I’d also recommend transporting a lens cloth; after a bit of shooting, your prism will be covered in finger prints, and you’ll need an easy way to wipe its areas clean.
Step two: Find a nice (stationary) issue
You can do prism photography with any issue, but when just starting out, I’d recommend photographing a close-up, stationary nature subject (such as being a flower or leaf).
That way, you’ll have plenty of time to experiment with prism positioning – a place won’t run away or obtain impatient! – and if a person shoot outdoors when the lighting is good, you won’t have to worry about using a tripod.
Then, as you become more skilled, you can try using the prism effect on live subjects and in various lighting conditions. For instance, you could have lots of fun with family portrait prism photography. You might also try out dog or cat prism picture taking, assuming your animal will stay in position while you focus plus shoot!
Step 3: Position the prism ahead of the lens
Once you’ve picked a subject, it’s time to position the prism. This is where the fun starts; creating interesting effects having a prism requires a little learning from mistakes, so you’ll need to be patient.
Switch on your camera, then hold the prism a few inches in front of the zoom lens. I’d recommend switching your own lens over to manual focus (lenses don’t do a best wishes autofocusing through glass materials). Then focus on your subject.
Rotate plus adjust the prism, observing carefully until you see the colours appear. I’d recommend making use of Live Look at , which will give you a more accurate sense of the prism’s effect. I’d also recommend placing your camera on a tripod, as juggling the camera in one hand and the prism in the other can be annoying!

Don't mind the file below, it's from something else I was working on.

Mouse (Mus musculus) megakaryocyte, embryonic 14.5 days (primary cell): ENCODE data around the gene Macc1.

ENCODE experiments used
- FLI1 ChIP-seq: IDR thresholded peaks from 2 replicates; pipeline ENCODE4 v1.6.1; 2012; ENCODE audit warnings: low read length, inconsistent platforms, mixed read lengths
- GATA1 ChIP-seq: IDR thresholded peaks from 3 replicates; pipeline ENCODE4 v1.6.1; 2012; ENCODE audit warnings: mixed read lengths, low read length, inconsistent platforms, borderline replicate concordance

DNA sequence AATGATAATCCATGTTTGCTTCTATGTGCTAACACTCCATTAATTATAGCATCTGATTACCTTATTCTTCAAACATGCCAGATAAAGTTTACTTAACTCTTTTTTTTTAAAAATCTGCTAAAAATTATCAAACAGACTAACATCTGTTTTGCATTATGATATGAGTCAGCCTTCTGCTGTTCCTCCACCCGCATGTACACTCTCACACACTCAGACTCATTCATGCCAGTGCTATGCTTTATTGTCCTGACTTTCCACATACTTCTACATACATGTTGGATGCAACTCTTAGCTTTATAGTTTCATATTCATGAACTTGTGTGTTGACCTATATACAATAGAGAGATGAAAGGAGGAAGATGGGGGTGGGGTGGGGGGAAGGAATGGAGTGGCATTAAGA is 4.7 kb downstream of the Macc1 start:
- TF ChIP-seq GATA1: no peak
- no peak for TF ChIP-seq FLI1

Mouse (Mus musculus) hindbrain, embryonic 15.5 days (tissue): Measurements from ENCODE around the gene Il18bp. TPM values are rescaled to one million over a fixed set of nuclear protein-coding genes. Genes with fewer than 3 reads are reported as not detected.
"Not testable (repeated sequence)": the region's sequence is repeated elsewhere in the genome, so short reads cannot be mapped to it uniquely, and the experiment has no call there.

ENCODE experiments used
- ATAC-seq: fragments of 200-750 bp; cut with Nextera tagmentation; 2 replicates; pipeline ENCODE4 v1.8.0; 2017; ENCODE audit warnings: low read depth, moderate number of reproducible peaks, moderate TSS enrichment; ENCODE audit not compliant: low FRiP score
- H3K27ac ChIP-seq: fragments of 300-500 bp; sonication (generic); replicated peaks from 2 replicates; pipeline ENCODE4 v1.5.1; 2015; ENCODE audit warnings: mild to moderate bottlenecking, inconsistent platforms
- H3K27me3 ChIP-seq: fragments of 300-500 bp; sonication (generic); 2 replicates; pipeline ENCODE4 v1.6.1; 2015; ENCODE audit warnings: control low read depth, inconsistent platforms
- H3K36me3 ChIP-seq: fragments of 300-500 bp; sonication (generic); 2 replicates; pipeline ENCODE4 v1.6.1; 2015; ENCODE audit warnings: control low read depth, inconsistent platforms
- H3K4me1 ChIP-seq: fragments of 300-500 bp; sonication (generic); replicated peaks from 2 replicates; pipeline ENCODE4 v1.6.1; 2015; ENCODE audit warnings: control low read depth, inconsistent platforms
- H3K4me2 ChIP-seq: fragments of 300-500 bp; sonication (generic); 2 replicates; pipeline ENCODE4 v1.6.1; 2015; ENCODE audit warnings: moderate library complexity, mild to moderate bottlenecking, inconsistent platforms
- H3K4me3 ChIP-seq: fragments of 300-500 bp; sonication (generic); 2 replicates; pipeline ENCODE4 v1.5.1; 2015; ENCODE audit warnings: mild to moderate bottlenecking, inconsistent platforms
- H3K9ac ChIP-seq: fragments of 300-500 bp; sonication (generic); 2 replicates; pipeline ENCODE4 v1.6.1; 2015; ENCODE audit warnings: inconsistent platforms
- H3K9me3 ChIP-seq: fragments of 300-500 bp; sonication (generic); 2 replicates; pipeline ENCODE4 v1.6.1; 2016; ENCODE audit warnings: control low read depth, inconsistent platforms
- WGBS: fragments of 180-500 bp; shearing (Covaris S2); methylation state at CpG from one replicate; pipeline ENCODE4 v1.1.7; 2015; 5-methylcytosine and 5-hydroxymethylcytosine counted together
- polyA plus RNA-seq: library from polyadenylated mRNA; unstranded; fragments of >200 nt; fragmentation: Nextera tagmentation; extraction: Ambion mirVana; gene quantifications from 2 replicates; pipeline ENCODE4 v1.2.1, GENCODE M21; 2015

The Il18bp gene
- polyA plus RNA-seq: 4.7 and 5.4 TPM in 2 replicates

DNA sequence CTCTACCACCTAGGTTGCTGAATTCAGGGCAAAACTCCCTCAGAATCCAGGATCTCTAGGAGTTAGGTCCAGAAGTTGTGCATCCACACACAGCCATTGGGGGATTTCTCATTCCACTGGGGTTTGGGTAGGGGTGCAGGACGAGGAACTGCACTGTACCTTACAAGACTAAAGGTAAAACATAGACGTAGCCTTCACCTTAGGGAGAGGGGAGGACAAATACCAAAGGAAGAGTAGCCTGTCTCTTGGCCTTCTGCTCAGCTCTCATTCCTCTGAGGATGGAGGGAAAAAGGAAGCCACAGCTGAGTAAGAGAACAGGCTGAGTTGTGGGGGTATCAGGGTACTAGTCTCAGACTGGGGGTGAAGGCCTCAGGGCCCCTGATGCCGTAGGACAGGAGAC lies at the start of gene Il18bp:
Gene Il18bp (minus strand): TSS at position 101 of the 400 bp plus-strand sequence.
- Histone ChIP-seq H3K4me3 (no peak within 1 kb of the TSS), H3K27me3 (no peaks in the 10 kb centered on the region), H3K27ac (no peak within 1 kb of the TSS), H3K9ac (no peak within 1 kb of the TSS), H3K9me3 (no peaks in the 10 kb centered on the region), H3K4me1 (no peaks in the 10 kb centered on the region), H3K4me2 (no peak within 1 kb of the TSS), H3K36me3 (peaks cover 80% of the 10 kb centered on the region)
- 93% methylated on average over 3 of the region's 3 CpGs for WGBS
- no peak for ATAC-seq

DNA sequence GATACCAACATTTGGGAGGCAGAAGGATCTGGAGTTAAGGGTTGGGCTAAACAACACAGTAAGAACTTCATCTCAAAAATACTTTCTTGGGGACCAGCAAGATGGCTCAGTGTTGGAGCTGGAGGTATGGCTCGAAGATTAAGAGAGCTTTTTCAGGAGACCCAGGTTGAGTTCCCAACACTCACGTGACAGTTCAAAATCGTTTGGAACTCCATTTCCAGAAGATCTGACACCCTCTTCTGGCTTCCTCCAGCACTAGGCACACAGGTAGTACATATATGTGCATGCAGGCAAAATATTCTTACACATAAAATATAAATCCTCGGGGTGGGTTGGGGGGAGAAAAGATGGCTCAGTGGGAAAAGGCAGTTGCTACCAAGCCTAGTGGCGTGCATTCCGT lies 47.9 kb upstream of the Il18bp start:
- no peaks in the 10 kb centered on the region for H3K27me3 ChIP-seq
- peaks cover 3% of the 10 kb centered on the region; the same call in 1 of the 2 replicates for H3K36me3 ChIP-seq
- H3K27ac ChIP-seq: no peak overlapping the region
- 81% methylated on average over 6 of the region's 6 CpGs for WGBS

Note that angling the prism far from the lens or altering your position in relation to the sun may also add different effects. Test out the distance between the prism as well as the camera lens, too. Following a few minutes – or times, if you’re lucky! – you will see prismatic effects.
Step 4: Take some shots!
As soon as you get an effect you like, it’s time to shoot. If you’ve followed the advice I offered above, your lens should be focusing (manually) on your main subject, but do 1 last check to ensure you have nailed the point of concentrate.
Naturally , before continuing, do a fast review of your image on the camera LCD. Ask yourself: Should i like the effect? To blur the prism further, move it closer to the zoom lens or widen the aperture. To give the prism glass greater presence, move it nearer to the subject or narrow the aperture.
And once you can create a gorgeous prism effect consistently, try changing up the prisms! We constantly switch between the triangular prism and a cup wine stopper I found while shopping. The wine-stopper prism adds an interesting kaleidoscopic effect, but it also tends to distort the more – so it is fun to experiment and find out what works best!
Prism photography: final words and phrases
Now that you’ve finished this article, you’re ready to capture some gorgeous prism photos of your own!
So pick up the glass prism and give it a try. Above all, have fun!
Now over to you:
What subjects do you plan to picture with a prism? Share your thoughts (and prism photos! ) in the comments below!